By Monsignor Michael Flannery
MADISON – There is a Spanish phrase “que pasa?” (what’s happening?). In a way, it sums up the pastoral visit Bishop Joseph Kopacz and I made to the Saltillo Mission March 30 -April 3.
We can report that the good work begun by Father Patrick Quinn in 1969 is flourishing south of the border. There are two Mexican priests serving at the mission, Fathers David and Elevio. Both have a profound missionary spirit and they follow in the footsteps of Father Quinn.
We flew into Monterrey, Mexico, on Thursday, March 30. Father David was there to greet us and bring us to the mission about two hours away. He had a full schedule prepared for us. Our first visit was to the church of Cristo Rey (in the city of Saltillo) at 6:00 p.m. It is one of four churches in town served by San Miguel. The other three are; the Holy Martyrs, St. William and Christ the King. We visited other churches in the city the next day.
Saturday we set out for the village Jalapa where the villagers gathered to greet the Bishop from Mississippi. After a prayer service with the rancheros and the distribution of bags of cornmeal we set out for the village of Animas where we shared another meal with the villagers. At 2:00 p.m. we were on the road again to our most distant village of El Tapon, five hours away. There we greeted the people and Bishop Kopacz was asked to bless the seeds of corn and pinto beans to be used for sowing. Also, he was asked to bless the two goat herds. Many coyotes attack and kill the young kid goats and the blessing of the bishop was to provide protection.
After the blessing, Bishop Kopacz was offered a kid goat as a gift. I explained to the kind lady making the offer we would only be in the country five days and were forbidden to bring a goat back with us to the U.S. Instead she offered Bishop Kopacz a package of tortillas which he graciously accepted.
The next morning we went to the village of Garambullo, where we were greeted by a presentation of Aztec dancing before Mass. Father David showed us the new tin roof he had put on the church. Many of the churches in the mountain villages are in bad need of repair. An average roof on a mountain village church costs about $3,000. I had brought a suitcase full of T-shirts, a gift from Madison St. Anthony School. It was amazing to see the joy in these childrens faces as they received them. I also had brought with me 500 ball-point pens which I selectively distributed to other children telling them the pen was a gift of Bishop Kopacz.
When we arrived at La Ventura about 500 villagers were completing a live way of the cross. It was a very moving site. Because of their Mexican heritage and culture, the people relate very well to the suffering Christ. Bishop Kopacz was again front and center celebrating Mass and administering the sacrament of Confirmation.
After Mass, we had a delicious lunch with the villagers. Father David showed Bishop Kopacz a building attached to the church, consisting of two rooms, where it would be possible to house catechists who spend weekends training village catechists and performing missions throughout the year. He had plans to add another floor to the existing two rooms as La Ventura was a central village from where 6 other villages could be served.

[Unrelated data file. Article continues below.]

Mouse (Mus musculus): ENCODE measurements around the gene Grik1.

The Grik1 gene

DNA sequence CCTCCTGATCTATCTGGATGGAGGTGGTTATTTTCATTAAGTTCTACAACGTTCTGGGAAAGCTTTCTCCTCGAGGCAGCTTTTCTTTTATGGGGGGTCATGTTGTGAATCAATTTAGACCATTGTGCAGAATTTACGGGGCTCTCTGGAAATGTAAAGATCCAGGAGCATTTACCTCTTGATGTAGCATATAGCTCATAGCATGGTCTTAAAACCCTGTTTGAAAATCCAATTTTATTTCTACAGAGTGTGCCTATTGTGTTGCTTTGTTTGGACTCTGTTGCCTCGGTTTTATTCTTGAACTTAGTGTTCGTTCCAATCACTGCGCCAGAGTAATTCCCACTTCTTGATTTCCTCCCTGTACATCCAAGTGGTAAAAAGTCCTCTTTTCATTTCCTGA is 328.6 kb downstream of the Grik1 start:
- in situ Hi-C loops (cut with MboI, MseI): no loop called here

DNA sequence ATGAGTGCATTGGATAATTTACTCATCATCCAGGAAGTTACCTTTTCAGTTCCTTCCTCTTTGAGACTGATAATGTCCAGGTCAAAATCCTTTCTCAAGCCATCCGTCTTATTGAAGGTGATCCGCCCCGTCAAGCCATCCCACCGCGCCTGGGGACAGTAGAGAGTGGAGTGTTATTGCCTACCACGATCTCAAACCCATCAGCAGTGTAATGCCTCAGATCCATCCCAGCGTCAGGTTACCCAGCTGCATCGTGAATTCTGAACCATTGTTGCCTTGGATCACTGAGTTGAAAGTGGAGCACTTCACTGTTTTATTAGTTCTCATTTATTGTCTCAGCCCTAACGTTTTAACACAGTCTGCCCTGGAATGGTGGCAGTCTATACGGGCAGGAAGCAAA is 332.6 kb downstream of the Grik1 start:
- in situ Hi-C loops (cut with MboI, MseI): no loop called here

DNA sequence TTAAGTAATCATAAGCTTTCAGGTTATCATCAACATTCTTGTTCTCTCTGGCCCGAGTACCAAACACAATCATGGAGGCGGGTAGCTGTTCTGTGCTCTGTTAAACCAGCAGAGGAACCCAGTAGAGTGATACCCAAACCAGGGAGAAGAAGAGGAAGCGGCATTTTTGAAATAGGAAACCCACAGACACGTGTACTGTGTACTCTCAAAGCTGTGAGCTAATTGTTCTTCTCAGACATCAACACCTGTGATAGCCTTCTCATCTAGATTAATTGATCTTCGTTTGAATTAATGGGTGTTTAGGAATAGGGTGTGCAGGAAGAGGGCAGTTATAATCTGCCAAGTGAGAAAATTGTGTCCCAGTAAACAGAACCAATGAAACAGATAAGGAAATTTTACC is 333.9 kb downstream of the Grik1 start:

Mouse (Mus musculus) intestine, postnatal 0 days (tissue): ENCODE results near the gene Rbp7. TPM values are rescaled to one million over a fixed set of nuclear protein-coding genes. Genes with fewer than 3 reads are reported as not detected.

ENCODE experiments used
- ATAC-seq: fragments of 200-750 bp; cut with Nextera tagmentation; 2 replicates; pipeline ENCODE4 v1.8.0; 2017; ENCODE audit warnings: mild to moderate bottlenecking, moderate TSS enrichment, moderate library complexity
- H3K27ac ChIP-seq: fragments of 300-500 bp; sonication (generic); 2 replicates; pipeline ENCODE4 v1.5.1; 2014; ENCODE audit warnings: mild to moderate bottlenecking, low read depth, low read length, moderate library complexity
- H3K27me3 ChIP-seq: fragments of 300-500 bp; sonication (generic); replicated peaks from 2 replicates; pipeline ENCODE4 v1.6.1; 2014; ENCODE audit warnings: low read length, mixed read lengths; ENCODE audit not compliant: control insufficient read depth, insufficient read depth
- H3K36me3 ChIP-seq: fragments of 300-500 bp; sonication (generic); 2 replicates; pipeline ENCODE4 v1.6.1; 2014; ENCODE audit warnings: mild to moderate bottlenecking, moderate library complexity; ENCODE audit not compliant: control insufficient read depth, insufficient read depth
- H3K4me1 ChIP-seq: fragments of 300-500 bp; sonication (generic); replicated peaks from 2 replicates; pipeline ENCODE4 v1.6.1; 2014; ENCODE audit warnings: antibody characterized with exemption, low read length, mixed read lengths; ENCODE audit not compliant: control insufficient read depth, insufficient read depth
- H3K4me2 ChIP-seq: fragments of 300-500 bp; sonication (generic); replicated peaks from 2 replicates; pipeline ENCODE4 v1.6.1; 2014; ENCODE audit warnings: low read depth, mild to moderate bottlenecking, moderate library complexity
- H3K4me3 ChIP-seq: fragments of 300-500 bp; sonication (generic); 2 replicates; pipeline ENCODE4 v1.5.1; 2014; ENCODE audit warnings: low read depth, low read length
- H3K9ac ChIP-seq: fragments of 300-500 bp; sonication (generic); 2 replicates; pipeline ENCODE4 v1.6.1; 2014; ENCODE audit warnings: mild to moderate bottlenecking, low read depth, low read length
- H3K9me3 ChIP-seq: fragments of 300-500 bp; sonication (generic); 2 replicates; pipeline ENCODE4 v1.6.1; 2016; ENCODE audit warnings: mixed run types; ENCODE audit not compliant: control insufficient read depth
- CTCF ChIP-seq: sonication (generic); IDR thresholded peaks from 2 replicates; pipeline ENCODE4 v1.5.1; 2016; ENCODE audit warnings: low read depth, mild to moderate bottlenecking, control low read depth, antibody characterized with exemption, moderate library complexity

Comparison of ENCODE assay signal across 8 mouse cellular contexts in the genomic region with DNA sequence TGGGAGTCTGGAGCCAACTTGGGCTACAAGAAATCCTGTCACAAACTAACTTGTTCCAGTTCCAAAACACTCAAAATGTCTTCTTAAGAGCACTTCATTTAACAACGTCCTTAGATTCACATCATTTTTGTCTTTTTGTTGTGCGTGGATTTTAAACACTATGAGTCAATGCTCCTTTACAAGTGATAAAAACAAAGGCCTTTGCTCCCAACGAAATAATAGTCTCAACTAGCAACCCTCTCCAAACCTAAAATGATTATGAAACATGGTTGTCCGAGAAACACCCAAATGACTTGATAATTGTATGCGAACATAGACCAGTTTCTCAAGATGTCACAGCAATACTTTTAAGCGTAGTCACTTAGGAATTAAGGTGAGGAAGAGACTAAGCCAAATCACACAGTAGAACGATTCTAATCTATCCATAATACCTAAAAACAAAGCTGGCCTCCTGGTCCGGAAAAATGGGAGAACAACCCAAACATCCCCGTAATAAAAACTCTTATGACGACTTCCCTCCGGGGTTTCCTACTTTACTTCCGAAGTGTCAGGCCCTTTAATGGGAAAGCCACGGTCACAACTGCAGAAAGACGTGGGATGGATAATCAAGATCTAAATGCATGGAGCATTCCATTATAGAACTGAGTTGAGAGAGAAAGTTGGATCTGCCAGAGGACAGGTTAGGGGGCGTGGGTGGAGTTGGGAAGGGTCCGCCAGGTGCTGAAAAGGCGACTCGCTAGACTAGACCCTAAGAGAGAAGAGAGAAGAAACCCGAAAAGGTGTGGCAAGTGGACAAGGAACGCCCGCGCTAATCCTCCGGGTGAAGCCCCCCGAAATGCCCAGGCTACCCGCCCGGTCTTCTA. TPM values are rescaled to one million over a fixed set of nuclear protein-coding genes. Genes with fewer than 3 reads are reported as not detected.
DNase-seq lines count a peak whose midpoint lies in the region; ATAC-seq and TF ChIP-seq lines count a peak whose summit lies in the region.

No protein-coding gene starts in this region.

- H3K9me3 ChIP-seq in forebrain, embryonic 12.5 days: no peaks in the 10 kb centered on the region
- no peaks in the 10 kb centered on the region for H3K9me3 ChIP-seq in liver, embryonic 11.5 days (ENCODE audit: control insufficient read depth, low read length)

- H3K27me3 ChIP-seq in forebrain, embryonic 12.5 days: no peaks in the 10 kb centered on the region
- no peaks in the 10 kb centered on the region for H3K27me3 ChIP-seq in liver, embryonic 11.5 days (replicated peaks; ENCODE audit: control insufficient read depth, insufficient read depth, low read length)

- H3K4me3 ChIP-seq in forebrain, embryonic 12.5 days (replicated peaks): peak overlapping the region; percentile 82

It was now time to head back to Saltillo for dinner with the Bishop of Saltillo Don Raul Vera. Bishop Vera was very gracious and Bishop Kopacz shared with him his Pastoral Priorities and Vision for the Diocese of Jackson. The following morning, we shared a light breakfast with Father David and Father Evelio. Both priests are great visionaries and are addressing the needs of the people. Another example of their thinking outside the box, is a project now in its infancy.
San Miguel has become home to four students coming from mountain villages who cannot afford room and board while studying at the university. In exchange for room and board they accompany the priests during the weekend in their ministry in the ranchos. This project costs approximately $2,500 per student, however, that is where the church needs to be offering its services to those in need and changing the lives of people for the better.
Another worthy program at San Miguel is the catechetical program. Young catechists are brought in from remote villages to stay at San Miguel for a week or two during the summer. The rancheros are very moved by this experience. For the first time in their lives they have meals served to them by someone else. Also, they have the experience of taking a shower. That is not an option in the ranchos. It is a different world there at San Miguel.
I would like to end with one quick story. There was one four-year-old girl in Saltillo who got my last St. Anthony T-shirt. She was so excited with her new found treasure she would not take it off. The T-shirt would have fit a child of 12. It was so long it came down to her ankles. Her mother told me later that she would not take it off even to go to bed and she used it as her night gown. I also gave her the St. Anthony golf cap I was wearing. She even wore it to bed she was so overcome with joy with her gift. I can assure you that the people of Saltillo are most appreciative of all that Mississippians do for them and they wanted us to express their gratitude to you.
(Editor’s note: Msgr. Flannery is working on a book detailing the history of the Saltillo mission. a longer version of this story with details of all the rancho visits is available online at www.mississippicatholic.com)